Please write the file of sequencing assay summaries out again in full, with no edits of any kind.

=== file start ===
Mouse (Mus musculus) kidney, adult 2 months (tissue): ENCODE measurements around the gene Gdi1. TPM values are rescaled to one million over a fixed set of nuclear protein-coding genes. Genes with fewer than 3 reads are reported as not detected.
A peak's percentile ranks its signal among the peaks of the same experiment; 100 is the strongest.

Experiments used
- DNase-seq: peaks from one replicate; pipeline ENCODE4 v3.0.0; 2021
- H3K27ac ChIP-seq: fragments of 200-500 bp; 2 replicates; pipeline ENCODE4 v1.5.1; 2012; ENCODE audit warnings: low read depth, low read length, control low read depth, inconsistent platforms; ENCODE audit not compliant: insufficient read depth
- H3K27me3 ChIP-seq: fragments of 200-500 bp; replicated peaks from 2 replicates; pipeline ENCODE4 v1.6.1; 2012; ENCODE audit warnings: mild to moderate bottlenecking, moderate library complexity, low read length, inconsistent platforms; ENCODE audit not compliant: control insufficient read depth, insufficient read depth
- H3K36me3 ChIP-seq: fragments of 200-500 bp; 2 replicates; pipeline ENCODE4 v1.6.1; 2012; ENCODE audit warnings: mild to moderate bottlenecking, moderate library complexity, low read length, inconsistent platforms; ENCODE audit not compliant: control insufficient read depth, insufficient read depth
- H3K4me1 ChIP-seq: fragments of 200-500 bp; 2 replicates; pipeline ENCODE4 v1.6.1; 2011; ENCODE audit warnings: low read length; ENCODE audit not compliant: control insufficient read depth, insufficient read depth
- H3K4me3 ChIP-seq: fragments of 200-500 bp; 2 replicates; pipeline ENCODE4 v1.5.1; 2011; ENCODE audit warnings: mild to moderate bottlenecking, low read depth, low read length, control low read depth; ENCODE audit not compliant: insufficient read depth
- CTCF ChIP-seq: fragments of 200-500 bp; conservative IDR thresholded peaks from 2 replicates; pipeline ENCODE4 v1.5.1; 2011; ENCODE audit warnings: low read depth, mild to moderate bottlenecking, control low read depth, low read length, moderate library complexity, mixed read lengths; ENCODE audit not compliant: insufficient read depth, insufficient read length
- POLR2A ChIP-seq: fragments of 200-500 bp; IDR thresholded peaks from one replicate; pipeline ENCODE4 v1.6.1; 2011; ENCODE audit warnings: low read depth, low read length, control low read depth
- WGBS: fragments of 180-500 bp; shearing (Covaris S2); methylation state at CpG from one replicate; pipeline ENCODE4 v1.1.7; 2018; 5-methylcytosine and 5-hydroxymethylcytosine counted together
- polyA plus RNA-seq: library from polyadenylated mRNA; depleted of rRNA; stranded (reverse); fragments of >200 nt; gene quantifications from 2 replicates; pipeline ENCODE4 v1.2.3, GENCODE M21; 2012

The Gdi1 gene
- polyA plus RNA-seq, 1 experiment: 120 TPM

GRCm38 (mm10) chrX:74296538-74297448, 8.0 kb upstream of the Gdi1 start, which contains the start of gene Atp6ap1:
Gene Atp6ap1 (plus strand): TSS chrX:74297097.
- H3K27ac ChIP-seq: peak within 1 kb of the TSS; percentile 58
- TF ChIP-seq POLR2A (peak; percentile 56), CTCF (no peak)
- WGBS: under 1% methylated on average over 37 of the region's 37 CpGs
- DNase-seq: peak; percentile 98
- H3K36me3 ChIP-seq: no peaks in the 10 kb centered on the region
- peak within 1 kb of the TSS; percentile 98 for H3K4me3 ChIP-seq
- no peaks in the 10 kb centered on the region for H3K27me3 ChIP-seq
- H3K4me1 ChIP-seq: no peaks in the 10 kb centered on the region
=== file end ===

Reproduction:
Mouse (Mus musculus) kidney, adult 2 months (tissue): ENCODE measurements around the gene Gdi1. TPM values are rescaled to one million over a fixed set of nuclear protein-coding genes. Genes with fewer than 3 reads are reported as not detected.
A peak's percentile ranks its signal among the peaks of the same experiment; 100 is the strongest.

Experiments used
- DNase-seq: peaks from one replicate; pipeline ENCODE4 v3.0.0; 2021
- H3K27ac ChIP-seq: fragments of 200-500 bp; 2 replicates; pipeline ENCODE4 v1.5.1; 2012; ENCODE audit warnings: low read depth, low read length, control low read depth, inconsistent platforms; ENCODE audit not compliant: insufficient read depth
- H3K27me3 ChIP-seq: fragments of 200-500 bp; replicated peaks from 2 replicates; pipeline ENCODE4 v1.6.1; 2012; ENCODE audit warnings: mild to moderate bottlenecking, moderate library complexity, low read length, inconsistent platforms; ENCODE audit not compliant: control insufficient read depth, insufficient read depth
- H3K36me3 ChIP-seq: fragments of 200-500 bp; 2 replicates; pipeline ENCODE4 v1.6.1; 2012; ENCODE audit warnings: mild to moderate bottlenecking, moderate library complexity, low read length, inconsistent platforms; ENCODE audit not compliant: control insufficient read depth, insufficient read depth
- H3K4me1 ChIP-seq: fragments of 200-500 bp; 2 replicates; pipeline ENCODE4 v1.6.1; 2011; ENCODE audit warnings: low read length; ENCODE audit not compliant: control insufficient read depth, insufficient read depth
- H3K4me3 ChIP-seq: fragments of 200-500 bp; 2 replicates; pipeline ENCODE4 v1.5.1; 2011; ENCODE audit warnings: mild to moderate bottlenecking, low read depth, low read length, control low read depth; ENCODE audit not compliant: insufficient read depth
- CTCF ChIP-seq: fragments of 200-500 bp; conservative IDR thresholded peaks from 2 replicates; pipeline ENCODE4 v1.5.1; 2011; ENCODE audit warnings: low read depth, mild to moderate bottlenecking, control low read depth, low read length, moderate library complexity, mixed read lengths; ENCODE audit not compliant: insufficient read depth, insufficient read length
- POLR2A ChIP-seq: fragments of 200-500 bp; IDR thresholded peaks from one replicate; pipeline ENCODE4 v1.6.1; 2011; ENCODE audit warnings: low read depth, low read length, control low read depth
- WGBS: fragments of 180-500 bp; shearing (Covaris S2); methylation state at CpG from one replicate; pipeline ENCODE4 v1.1.7; 2018; 5-methylcytosine and 5-hydroxymethylcytosine counted together
- polyA plus RNA-seq: library from polyadenylated mRNA; depleted of rRNA; stranded (reverse); fragments of >200 nt; gene quantifications from 2 replicates; pipeline ENCODE4 v1.2.3, GENCODE M21; 2012

The Gdi1 gene
- polyA plus RNA-seq, 1 experiment: 120 TPM

GRCm38 (mm10) chrX:74296538-74297448, 8.0 kb upstream of the Gdi1 start, which contains the start of gene Atp6ap1:
Gene Atp6ap1 (plus strand): TSS chrX:74297097.
- H3K27ac ChIP-seq: peak within 1 kb of the TSS; percentile 58
- TF ChIP-seq POLR2A (peak; percentile 56), CTCF (no peak)
- WGBS: under 1% methylated on average over 37 of the region's 37 CpGs
- DNase-seq: peak; percentile 98
- H3K36me3 ChIP-seq: no peaks in the 10 kb centered on the region
- peak within 1 kb of the TSS; percentile 98 for H3K4me3 ChIP-seq
- no peaks in the 10 kb centered on the region for H3K27me3 ChIP-seq
- H3K4me1 ChIP-seq: no peaks in the 10 kb centered on the region